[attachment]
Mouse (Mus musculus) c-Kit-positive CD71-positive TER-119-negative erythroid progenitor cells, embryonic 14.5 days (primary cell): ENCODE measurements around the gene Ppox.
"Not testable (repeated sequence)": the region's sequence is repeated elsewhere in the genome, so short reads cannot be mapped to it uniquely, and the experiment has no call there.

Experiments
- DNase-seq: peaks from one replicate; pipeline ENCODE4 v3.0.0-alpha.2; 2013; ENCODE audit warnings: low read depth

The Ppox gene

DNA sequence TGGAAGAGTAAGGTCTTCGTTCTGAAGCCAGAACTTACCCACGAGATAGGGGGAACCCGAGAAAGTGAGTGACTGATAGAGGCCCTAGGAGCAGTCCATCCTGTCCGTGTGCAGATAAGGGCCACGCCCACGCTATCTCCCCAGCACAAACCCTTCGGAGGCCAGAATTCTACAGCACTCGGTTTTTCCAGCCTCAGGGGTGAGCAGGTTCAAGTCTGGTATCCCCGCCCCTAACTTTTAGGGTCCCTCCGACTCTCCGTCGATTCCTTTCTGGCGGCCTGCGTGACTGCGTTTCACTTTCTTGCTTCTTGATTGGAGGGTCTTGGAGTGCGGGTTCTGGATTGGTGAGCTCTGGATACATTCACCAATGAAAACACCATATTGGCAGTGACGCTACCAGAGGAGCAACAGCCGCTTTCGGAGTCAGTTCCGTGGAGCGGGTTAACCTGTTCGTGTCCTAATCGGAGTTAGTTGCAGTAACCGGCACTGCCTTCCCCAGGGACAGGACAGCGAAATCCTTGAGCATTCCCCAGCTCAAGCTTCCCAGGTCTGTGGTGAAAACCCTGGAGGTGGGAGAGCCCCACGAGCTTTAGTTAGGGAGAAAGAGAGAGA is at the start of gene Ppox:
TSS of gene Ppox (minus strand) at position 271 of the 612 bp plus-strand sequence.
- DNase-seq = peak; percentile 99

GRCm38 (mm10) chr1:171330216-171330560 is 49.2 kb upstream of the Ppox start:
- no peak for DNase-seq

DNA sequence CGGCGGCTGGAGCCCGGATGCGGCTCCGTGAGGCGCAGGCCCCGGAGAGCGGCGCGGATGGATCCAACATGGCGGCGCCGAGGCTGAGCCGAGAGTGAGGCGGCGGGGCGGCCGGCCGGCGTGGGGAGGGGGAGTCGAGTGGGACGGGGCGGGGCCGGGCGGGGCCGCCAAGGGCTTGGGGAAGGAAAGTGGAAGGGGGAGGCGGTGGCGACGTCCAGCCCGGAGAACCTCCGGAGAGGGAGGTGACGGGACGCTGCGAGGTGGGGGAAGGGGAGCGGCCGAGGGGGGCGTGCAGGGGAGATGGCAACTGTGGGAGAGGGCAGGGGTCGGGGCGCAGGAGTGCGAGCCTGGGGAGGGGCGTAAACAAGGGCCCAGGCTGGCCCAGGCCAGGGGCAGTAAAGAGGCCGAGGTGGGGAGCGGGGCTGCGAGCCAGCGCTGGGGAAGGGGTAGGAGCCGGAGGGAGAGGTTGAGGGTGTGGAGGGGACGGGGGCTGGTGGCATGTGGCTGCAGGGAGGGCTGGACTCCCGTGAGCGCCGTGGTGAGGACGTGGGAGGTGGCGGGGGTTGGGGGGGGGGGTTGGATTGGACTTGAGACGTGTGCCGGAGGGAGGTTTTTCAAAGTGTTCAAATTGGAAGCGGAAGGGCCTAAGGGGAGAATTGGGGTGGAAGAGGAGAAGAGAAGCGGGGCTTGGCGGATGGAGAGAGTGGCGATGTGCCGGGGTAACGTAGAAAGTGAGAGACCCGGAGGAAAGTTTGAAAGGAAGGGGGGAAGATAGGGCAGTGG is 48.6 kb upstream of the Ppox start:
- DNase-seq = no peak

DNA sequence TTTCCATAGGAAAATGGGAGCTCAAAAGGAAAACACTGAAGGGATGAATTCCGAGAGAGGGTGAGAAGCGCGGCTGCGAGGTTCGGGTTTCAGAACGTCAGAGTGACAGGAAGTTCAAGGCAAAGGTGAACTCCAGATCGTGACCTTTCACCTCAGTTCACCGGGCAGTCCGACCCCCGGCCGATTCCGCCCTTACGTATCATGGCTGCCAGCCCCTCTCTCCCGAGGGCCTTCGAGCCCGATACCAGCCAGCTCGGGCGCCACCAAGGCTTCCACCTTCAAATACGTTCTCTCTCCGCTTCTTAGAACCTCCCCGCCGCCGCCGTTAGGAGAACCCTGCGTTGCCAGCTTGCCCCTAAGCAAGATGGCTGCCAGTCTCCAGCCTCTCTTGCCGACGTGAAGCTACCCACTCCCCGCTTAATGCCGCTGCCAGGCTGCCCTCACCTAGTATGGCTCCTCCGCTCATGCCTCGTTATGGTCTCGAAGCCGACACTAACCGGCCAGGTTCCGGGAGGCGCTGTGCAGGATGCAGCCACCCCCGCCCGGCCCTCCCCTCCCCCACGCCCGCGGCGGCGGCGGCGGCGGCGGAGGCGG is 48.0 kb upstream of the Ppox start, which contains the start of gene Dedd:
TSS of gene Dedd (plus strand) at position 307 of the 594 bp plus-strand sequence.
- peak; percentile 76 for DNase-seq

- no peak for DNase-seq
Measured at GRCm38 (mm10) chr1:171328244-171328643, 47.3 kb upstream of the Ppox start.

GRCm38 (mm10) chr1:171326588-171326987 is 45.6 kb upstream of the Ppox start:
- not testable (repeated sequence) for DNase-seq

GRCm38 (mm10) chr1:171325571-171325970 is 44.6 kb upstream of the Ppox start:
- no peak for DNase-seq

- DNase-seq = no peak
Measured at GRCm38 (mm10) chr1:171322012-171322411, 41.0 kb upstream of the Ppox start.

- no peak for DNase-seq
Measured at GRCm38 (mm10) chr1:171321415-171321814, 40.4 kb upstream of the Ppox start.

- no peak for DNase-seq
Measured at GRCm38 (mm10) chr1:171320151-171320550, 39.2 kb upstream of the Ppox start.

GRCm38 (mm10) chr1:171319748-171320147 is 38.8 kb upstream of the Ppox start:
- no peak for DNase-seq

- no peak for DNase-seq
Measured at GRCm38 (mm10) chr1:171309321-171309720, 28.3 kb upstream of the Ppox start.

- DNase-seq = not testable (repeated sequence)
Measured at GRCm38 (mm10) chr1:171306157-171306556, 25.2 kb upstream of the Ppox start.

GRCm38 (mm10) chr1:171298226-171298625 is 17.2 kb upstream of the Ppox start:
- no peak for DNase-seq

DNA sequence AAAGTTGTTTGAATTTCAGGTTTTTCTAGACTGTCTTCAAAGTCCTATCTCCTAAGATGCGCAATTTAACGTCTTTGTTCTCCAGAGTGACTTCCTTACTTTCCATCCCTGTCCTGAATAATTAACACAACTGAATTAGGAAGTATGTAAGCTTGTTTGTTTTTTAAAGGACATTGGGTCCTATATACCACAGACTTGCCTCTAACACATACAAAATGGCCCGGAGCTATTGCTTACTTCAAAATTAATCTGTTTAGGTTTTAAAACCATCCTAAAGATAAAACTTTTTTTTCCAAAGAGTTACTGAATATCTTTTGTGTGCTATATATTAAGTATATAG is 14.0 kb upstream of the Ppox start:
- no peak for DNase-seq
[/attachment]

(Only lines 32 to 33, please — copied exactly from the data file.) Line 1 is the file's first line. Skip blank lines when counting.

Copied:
- DNase-seq = not testable (repeated sequence)
Measured at GRCm38 (mm10) chr1:171306157-171306556, 25.2 kb upstream of the Ppox start.